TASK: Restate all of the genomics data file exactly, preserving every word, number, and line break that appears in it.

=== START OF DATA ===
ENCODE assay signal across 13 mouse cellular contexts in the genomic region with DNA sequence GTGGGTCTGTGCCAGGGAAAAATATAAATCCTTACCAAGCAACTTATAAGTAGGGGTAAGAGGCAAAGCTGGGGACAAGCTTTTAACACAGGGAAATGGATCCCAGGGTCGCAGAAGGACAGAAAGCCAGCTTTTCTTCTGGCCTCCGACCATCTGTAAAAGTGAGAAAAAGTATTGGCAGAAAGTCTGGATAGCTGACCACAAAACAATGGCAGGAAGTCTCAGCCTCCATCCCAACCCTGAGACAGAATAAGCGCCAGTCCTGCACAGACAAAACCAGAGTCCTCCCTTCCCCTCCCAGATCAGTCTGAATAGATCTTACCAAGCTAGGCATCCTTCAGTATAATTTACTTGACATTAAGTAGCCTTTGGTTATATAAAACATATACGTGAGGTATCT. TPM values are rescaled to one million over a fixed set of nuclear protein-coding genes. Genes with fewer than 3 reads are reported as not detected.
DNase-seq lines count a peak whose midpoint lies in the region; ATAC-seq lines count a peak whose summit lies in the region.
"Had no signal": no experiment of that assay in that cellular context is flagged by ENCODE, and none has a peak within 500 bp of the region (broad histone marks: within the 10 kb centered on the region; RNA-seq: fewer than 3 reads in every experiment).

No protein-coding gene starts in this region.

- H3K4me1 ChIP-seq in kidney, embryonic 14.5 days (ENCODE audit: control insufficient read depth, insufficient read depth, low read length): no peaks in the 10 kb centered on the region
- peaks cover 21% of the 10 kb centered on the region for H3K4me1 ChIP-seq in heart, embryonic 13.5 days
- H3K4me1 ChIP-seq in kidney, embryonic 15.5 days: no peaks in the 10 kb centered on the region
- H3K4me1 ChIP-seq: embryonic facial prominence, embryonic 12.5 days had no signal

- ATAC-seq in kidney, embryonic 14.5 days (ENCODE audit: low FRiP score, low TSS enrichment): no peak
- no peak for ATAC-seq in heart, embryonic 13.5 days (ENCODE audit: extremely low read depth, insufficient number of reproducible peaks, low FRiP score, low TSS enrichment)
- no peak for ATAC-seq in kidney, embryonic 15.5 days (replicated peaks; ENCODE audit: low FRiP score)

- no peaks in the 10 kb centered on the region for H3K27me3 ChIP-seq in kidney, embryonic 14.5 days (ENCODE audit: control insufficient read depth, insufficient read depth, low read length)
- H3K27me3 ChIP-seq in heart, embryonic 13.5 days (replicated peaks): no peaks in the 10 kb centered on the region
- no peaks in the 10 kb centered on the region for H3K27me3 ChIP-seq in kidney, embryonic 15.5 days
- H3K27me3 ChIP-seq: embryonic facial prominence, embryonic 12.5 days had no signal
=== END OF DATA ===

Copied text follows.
ENCODE assay signal across 13 mouse cellular contexts in the genomic region with DNA sequence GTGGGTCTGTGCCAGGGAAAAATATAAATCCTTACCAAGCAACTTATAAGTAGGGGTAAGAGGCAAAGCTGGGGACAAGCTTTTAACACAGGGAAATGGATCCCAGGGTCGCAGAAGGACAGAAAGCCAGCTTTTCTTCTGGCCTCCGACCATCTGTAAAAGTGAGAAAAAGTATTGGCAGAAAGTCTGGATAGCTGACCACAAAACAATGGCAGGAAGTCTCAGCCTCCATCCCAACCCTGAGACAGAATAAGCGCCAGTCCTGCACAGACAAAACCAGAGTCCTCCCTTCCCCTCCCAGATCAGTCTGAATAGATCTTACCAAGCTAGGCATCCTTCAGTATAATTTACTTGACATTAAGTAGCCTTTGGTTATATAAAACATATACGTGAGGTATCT. TPM values are rescaled to one million over a fixed set of nuclear protein-coding genes. Genes with fewer than 3 reads are reported as not detected.
DNase-seq lines count a peak whose midpoint lies in the region; ATAC-seq lines count a peak whose summit lies in the region.
"Had no signal": no experiment of that assay in that cellular context is flagged by ENCODE, and none has a peak within 500 bp of the region (broad histone marks: within the 10 kb centered on the region; RNA-seq: fewer than 3 reads in every experiment).

No protein-coding gene starts in this region.

- H3K4me1 ChIP-seq in kidney, embryonic 14.5 days (ENCODE audit: control insufficient read depth, insufficient read depth, low read length): no peaks in the 10 kb centered on the region
- peaks cover 21% of the 10 kb centered on the region for H3K4me1 ChIP-seq in heart, embryonic 13.5 days
- H3K4me1 ChIP-seq in kidney, embryonic 15.5 days: no peaks in the 10 kb centered on the region
- H3K4me1 ChIP-seq: embryonic facial prominence, embryonic 12.5 days had no signal

- ATAC-seq in kidney, embryonic 14.5 days (ENCODE audit: low FRiP score, low TSS enrichment): no peak
- no peak for ATAC-seq in heart, embryonic 13.5 days (ENCODE audit: extremely low read depth, insufficient number of reproducible peaks, low FRiP score, low TSS enrichment)
- no peak for ATAC-seq in kidney, embryonic 15.5 days (replicated peaks; ENCODE audit: low FRiP score)

- no peaks in the 10 kb centered on the region for H3K27me3 ChIP-seq in kidney, embryonic 14.5 days (ENCODE audit: control insufficient read depth, insufficient read depth, low read length)
- H3K27me3 ChIP-seq in heart, embryonic 13.5 days (replicated peaks): no peaks in the 10 kb centered on the region
- no peaks in the 10 kb centered on the region for H3K27me3 ChIP-seq in kidney, embryonic 15.5 days
- H3K27me3 ChIP-seq: embryonic facial prominence, embryonic 12.5 days had no signal